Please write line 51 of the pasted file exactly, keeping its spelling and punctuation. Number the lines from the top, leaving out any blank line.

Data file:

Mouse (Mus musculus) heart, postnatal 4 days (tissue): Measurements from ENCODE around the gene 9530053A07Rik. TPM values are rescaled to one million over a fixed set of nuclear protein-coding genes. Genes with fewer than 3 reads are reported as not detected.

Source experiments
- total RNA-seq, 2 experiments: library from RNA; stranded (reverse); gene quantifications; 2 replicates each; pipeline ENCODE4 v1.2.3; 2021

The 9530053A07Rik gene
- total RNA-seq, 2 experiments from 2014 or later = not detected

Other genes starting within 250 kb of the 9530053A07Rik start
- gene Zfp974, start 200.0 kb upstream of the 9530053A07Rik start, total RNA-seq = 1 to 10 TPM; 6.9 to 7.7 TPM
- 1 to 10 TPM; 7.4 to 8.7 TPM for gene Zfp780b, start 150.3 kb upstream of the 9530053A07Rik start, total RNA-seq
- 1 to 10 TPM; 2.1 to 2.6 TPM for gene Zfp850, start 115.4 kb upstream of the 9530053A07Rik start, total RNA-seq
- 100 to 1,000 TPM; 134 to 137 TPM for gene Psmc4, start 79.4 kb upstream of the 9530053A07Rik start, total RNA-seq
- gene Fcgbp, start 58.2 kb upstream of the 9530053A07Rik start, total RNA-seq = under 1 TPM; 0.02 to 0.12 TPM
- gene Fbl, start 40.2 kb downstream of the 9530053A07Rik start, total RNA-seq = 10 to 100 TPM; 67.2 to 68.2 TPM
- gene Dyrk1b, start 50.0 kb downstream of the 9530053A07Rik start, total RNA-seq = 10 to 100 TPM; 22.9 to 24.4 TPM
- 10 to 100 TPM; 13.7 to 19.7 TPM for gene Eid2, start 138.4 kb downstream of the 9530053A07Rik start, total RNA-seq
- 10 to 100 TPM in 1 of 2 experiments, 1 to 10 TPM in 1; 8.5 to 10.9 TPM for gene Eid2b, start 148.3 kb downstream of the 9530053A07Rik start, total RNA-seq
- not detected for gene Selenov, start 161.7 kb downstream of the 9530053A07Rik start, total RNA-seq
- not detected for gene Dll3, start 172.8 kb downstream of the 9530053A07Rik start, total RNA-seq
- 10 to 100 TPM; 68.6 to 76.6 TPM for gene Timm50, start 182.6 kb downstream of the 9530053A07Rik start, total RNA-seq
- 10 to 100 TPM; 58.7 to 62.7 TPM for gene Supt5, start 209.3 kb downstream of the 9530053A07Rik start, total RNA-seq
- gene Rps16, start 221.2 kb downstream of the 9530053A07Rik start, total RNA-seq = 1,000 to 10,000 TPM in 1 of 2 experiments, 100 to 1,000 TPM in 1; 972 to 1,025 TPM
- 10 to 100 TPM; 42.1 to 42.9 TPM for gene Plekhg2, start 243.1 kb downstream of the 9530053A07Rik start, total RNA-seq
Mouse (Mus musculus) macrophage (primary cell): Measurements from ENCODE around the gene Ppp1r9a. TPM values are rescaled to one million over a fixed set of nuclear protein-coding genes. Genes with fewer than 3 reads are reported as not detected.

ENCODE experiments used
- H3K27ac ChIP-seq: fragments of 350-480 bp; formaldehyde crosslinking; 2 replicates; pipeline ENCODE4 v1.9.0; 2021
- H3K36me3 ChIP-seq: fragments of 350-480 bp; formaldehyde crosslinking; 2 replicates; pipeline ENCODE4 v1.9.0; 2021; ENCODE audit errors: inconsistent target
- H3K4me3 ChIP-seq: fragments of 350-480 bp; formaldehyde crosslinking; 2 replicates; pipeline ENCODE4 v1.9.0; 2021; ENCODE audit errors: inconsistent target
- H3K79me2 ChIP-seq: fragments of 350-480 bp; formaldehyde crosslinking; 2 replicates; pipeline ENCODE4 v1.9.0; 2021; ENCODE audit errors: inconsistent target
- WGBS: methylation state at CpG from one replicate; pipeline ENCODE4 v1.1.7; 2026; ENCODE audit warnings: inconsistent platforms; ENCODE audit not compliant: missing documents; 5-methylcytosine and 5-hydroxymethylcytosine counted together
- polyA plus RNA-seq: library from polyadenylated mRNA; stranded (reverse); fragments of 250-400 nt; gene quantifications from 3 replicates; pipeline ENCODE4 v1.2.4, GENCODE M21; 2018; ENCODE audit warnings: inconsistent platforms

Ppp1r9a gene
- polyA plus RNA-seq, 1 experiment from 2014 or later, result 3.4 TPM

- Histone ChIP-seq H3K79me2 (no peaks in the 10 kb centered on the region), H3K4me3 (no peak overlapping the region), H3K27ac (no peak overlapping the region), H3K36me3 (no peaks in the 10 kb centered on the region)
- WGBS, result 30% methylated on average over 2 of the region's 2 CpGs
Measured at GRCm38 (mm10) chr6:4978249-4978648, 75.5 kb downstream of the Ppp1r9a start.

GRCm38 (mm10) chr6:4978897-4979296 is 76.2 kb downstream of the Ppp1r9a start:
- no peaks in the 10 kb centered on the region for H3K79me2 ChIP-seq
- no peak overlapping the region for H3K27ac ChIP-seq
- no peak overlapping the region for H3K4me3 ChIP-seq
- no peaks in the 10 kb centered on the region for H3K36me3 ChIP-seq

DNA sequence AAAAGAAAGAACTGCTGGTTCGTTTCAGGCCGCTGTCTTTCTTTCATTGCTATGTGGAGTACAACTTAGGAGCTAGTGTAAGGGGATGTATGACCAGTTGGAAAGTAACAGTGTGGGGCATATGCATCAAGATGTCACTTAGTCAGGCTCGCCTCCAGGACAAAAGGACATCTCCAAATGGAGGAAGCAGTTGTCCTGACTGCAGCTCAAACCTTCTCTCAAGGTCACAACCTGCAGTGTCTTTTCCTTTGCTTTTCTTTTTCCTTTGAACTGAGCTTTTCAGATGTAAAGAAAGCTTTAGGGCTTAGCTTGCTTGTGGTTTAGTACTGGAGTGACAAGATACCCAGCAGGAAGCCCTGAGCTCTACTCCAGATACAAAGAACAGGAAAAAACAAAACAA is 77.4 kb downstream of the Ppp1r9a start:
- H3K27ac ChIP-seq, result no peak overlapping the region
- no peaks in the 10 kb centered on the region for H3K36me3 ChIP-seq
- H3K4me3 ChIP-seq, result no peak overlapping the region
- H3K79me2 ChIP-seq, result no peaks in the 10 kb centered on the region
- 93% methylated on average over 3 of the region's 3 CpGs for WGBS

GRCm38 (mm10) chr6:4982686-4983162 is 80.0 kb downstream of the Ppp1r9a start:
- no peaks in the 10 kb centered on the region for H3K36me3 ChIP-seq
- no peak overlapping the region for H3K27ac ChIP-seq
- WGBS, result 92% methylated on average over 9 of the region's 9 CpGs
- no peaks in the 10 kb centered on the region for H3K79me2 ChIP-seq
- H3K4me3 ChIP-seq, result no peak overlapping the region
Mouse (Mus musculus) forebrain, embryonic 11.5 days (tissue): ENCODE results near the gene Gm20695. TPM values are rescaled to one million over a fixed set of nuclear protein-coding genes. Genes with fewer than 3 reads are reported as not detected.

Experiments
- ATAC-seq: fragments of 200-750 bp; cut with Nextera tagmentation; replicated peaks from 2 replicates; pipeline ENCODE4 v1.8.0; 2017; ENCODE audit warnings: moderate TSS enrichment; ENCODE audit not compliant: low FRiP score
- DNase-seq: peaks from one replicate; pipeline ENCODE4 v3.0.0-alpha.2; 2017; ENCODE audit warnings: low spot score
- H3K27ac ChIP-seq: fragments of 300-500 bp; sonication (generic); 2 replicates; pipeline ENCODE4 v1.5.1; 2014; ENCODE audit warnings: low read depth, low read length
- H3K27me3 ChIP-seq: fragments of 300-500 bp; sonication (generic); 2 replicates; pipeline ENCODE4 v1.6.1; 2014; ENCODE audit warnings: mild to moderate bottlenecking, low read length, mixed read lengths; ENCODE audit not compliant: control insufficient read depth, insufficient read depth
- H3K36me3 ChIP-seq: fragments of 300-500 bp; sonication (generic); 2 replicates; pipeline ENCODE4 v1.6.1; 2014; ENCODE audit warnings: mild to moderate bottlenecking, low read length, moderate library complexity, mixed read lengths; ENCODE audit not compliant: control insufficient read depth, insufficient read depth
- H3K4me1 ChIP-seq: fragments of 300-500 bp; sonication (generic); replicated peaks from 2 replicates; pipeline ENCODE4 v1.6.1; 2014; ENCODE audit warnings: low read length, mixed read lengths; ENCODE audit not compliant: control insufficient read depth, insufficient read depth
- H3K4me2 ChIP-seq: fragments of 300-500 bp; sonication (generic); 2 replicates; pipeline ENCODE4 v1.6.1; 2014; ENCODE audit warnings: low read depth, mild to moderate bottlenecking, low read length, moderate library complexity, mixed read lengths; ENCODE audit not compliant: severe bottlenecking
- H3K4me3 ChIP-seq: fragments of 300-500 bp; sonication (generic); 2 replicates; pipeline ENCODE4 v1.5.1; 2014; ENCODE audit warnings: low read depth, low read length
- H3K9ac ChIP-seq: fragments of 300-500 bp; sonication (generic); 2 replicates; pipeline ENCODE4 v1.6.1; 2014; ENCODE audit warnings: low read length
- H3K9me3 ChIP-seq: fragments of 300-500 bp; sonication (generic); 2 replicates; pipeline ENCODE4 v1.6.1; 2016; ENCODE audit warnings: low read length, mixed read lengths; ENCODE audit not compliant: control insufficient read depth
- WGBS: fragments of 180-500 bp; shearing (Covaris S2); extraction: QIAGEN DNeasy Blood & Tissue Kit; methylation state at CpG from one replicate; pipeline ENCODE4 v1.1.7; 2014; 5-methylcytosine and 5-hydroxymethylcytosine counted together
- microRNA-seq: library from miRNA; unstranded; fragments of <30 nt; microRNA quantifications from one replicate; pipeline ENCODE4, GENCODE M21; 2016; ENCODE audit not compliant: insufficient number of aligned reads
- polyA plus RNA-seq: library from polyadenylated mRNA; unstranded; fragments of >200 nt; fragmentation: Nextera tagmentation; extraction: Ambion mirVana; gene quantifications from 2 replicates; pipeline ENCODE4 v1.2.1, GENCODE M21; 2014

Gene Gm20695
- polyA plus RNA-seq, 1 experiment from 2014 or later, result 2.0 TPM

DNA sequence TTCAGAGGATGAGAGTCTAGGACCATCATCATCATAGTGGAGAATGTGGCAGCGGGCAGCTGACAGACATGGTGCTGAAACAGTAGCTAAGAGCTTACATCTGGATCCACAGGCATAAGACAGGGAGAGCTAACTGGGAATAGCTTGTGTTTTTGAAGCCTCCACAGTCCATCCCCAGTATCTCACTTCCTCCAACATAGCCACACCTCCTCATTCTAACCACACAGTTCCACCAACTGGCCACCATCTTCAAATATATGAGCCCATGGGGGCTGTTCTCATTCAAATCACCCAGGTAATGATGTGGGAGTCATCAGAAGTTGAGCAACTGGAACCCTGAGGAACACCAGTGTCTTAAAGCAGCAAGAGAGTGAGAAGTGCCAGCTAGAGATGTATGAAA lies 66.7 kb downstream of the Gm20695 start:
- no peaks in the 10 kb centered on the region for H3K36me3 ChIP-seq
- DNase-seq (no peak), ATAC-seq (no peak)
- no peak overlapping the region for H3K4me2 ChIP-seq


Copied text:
- H3K4me3 ChIP-seq, result no peak overlapping the region